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Equation Of A Tangent To A Curve

6.4 Equation of a tangent to a curve (EMCH8)

At a given point on a curve, the gradient of the curve is equal to the gradient of the tangent to the curve.

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The derivative (or gradient function) describes the gradient of a curve at any point on the curve. Similarly, it also describes the gradient of a tangent to a curve at any point on the curve.

To determine the equation of a tangent to a curve:

  1. Find the derivative using the rules of differentiation.
  2. Substitute the \(x\)-coordinate of the given point into the derivative to calculate the gradient of the tangent.
  3. Substitute the gradient of the tangent and the coordinates of the given point into an appropriate form of the straight line equation.
  4. Make \(y\) the subject of the formula.

The normal to a curve is the line perpendicular to the tangent to the curve at a given point.

\[m_{\text{tangent}} \times m_{\text{normal}} = -1\]

Worked example 13: Finding the equation of a tangent to a curve

Find the equation of the tangent to the curve \(y=3{x}^{2}\) at the point \(\left(1;3\right)\). Sketch the curve and the tangent.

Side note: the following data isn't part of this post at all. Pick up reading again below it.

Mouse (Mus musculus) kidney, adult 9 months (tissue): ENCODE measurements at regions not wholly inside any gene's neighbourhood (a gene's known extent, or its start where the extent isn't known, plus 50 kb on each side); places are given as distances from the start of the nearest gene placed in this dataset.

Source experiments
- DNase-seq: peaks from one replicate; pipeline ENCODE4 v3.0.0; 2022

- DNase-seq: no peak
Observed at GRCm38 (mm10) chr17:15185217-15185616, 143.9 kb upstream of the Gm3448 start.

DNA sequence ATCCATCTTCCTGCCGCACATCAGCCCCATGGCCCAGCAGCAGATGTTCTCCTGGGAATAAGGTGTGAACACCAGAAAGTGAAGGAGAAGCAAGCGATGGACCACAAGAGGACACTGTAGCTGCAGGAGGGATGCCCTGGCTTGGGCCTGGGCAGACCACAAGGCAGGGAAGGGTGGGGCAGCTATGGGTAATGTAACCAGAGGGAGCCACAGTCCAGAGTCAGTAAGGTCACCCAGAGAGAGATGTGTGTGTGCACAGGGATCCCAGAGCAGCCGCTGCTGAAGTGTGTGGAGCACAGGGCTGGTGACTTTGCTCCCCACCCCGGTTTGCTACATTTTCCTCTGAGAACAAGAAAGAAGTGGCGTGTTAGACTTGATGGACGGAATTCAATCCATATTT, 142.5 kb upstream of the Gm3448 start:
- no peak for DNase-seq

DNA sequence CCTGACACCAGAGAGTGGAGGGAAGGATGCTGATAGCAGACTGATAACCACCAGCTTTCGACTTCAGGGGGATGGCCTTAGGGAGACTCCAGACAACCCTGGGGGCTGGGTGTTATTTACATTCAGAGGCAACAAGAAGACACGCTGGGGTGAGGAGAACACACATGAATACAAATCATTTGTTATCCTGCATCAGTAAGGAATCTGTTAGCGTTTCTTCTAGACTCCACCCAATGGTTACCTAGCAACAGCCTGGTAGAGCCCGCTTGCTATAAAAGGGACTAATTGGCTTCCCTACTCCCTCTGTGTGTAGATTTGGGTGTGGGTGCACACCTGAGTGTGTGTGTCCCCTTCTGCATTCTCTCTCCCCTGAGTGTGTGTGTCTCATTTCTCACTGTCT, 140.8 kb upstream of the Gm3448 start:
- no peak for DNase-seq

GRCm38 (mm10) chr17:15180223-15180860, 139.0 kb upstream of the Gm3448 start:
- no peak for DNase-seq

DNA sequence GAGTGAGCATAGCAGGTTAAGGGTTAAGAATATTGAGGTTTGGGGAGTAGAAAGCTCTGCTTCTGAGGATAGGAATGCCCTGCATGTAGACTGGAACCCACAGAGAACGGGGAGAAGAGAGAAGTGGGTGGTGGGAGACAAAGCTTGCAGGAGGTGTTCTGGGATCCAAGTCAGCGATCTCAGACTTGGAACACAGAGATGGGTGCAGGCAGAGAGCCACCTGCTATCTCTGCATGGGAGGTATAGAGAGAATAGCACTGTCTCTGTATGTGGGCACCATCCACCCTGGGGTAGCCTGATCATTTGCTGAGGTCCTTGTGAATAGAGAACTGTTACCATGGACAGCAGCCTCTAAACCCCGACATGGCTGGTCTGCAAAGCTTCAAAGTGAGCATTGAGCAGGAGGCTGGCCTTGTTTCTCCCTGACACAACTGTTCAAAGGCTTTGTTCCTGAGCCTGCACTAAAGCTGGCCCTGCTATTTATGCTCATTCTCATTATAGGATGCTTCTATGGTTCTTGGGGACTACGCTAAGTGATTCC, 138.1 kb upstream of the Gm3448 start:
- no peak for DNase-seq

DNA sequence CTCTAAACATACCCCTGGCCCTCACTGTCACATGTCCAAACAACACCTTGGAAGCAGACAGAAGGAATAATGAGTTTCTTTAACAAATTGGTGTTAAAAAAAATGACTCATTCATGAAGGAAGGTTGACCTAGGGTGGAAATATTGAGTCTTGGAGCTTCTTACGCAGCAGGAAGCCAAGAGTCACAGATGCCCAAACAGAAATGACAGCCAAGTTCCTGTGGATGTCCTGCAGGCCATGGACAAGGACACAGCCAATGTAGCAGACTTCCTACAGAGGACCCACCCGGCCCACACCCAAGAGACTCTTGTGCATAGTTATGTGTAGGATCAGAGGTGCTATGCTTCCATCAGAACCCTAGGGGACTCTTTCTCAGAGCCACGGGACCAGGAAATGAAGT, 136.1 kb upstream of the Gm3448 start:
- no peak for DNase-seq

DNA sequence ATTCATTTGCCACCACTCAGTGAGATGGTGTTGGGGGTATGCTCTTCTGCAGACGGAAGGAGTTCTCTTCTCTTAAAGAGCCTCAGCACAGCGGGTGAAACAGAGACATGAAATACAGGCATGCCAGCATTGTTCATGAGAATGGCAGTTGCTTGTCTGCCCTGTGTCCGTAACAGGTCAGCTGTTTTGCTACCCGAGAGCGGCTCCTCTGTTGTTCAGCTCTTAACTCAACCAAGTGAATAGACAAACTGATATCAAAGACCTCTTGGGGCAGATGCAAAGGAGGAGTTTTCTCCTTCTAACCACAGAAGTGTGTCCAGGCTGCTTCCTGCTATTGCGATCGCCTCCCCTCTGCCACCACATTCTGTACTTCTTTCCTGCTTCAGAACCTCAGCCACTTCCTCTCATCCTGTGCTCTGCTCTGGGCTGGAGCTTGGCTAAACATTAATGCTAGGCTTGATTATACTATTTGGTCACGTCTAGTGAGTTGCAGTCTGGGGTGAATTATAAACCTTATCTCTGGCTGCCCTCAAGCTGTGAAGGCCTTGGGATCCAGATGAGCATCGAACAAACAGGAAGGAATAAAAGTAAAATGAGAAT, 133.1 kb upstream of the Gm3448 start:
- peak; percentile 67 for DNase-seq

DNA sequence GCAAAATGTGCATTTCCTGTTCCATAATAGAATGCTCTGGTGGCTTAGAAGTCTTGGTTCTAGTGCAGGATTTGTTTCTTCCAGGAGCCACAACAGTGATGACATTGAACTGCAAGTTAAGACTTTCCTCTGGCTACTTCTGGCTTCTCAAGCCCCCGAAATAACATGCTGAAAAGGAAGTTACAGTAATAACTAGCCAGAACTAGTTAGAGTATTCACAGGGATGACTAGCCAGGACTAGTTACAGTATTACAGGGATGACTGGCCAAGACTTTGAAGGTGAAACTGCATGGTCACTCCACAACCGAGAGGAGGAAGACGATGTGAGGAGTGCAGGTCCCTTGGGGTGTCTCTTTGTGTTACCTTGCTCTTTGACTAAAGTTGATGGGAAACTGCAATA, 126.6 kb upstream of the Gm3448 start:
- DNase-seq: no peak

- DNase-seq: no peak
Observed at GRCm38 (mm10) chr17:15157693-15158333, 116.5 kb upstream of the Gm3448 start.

Find the derivative

Use the rules of differentiation:

\begin{align*} y &= 3{x}^{2} \\ & \\ \therefore \frac{dy}{dx} &= 3 \left( 2x \right) \\ &= 6x \end{align*}

Calculate the gradient of the tangent

To determine the gradient of the tangent at the point \(\left(1;3\right)\), we substitute the \(x\)-value into the equation for the derivative.

\begin{align*} \frac{dy}{dx} &= 6x \\ \therefore m &= 6(1) \\ &= 6 \end{align*}

Determine the equation of the tangent

Substitute the gradient of the tangent and the coordinates of the given point into the gradient-point form of the straight line equation.

\begin{align*} y-{y}_{1} & = m\left(x-{x}_{1}\right) \\ y-3 & = 6\left(x-1\right) \\ y & = 6x-6+3 \\ y & = 6x-3 \end{align*}

Sketch the curve and the tangent

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Worked example 14: Finding the equation of a tangent to a curve

Given \(g(x)= (x + 2)(2x + 1)^{2}\), determine the equation of the tangent to the curve at \(x = -1\) .

Determine the \(y\)-coordinate of the point

\begin{align*} g(x) &= (x + 2)(2x + 1)^{2} \\ g(-1) &= (-1 + 2)[2(-1) + 1]^{2} \\ &= (1)(-1)^{2} \\ & = 1 \end{align*}

Therefore the tangent to the curve passes through the point \((-1;1)\).

Expand and simplify the given function

\begin{align*} g(x) &= (x + 2)(2x + 1)^{2} \\ &= (x + 2)(4x^{2} + 4x + 1) \\ &= 4x^{3} + 4x^{2} + x + 8x^{2} + 8x + 2 \\ &= 4x^{3} + 12x^{2} + 9x + 2 \end{align*}

Find the derivative

\begin{align*} g'(x) &= 4(3x^{2}) + 12(2x) + 9 + 0 \\ &= 12x^{2} + 24x + 9 \end{align*}

Calculate the gradient of the tangent

Substitute \(x = -\text{1}\) into the equation for \(g'(x)\):

\begin{align*} g'(-1) &= 12(-1)^{2} + 24(-1) + 9 \\ \therefore m &= 12 - 24 + 9 \\ &= -3 \end{align*}